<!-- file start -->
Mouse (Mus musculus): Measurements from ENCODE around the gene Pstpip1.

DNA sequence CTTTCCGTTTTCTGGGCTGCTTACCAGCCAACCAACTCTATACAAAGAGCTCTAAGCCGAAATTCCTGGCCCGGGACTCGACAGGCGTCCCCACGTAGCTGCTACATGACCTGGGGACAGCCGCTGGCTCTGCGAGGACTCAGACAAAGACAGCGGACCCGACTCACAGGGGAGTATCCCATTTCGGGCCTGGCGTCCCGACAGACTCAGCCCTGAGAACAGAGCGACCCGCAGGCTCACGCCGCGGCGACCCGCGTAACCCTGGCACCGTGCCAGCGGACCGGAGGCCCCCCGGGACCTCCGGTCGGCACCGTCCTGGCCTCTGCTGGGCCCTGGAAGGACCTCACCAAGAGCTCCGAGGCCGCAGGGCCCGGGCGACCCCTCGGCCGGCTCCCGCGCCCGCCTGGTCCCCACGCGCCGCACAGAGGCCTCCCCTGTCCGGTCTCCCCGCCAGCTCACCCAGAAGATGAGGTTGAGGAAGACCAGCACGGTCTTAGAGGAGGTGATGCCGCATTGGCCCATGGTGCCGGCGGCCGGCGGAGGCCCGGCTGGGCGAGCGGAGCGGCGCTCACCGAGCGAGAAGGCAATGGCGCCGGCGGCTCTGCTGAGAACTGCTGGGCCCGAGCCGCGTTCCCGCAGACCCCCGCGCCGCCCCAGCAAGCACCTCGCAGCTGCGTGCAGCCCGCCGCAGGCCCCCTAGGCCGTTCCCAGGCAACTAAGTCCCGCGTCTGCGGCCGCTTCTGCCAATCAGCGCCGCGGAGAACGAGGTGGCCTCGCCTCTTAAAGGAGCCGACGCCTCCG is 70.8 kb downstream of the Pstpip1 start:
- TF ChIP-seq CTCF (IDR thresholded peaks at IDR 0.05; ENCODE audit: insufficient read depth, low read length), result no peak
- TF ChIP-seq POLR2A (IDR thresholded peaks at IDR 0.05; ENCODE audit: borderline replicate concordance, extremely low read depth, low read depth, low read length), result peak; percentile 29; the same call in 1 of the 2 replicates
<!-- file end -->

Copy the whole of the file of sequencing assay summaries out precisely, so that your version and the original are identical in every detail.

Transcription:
Mouse (Mus musculus): Measurements from ENCODE around the gene Pstpip1.

DNA sequence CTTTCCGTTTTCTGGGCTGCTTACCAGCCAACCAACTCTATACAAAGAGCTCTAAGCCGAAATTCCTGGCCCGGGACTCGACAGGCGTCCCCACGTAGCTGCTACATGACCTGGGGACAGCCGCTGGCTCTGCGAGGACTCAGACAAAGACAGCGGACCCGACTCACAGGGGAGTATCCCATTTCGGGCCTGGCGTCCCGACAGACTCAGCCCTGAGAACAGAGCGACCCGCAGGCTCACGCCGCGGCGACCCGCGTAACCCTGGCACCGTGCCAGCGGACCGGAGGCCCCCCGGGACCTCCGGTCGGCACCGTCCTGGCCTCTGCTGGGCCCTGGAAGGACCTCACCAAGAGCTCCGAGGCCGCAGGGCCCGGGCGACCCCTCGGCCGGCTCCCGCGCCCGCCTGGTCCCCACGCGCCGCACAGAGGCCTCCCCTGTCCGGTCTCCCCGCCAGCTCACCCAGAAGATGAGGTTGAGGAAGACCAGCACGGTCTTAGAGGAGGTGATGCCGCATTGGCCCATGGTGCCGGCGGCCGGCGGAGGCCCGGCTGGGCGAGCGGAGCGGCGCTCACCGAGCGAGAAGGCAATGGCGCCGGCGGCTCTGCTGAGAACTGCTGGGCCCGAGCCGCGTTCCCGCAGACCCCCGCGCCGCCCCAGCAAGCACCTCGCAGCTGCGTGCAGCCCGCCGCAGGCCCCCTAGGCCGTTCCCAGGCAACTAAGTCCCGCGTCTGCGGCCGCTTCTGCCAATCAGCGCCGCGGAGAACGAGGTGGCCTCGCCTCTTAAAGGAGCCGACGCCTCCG is 70.8 kb downstream of the Pstpip1 start:
- TF ChIP-seq CTCF (IDR thresholded peaks at IDR 0.05; ENCODE audit: insufficient read depth, low read length), result no peak
- TF ChIP-seq POLR2A (IDR thresholded peaks at IDR 0.05; ENCODE audit: borderline replicate concordance, extremely low read depth, low read depth, low read length), result peak; percentile 29; the same call in 1 of the 2 replicates